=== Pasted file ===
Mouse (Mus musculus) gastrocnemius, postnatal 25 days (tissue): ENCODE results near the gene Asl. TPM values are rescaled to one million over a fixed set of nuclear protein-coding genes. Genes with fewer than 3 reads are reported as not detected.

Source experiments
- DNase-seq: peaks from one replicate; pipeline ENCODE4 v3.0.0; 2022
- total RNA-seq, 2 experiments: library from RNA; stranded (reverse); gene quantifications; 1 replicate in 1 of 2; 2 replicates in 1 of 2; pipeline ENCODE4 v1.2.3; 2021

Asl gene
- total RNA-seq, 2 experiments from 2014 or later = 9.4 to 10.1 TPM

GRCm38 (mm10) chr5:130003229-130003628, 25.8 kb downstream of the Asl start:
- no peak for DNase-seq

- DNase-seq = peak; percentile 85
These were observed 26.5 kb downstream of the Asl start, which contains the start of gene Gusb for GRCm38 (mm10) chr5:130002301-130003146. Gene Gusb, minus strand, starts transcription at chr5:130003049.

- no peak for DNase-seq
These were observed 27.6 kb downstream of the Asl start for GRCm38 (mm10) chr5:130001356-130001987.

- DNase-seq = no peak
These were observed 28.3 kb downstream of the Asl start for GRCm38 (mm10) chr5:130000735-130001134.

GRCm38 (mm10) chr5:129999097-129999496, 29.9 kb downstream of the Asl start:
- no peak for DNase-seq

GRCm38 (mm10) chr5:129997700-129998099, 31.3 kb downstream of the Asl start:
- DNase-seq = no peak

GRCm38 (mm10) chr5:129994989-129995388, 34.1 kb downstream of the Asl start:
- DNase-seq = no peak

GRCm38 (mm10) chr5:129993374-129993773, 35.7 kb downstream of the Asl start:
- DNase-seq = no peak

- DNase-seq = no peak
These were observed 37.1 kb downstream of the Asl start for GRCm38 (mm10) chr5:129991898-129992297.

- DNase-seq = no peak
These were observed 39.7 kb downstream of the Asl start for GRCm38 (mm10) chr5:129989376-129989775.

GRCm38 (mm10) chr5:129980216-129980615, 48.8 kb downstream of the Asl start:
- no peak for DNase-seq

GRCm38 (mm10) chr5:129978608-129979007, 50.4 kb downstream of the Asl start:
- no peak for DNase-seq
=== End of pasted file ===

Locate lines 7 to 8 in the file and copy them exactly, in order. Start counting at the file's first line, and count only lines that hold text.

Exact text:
GRCm38 (mm10) chr5:130003229-130003628, 25.8 kb downstream of the Asl start:
- no peak for DNase-seq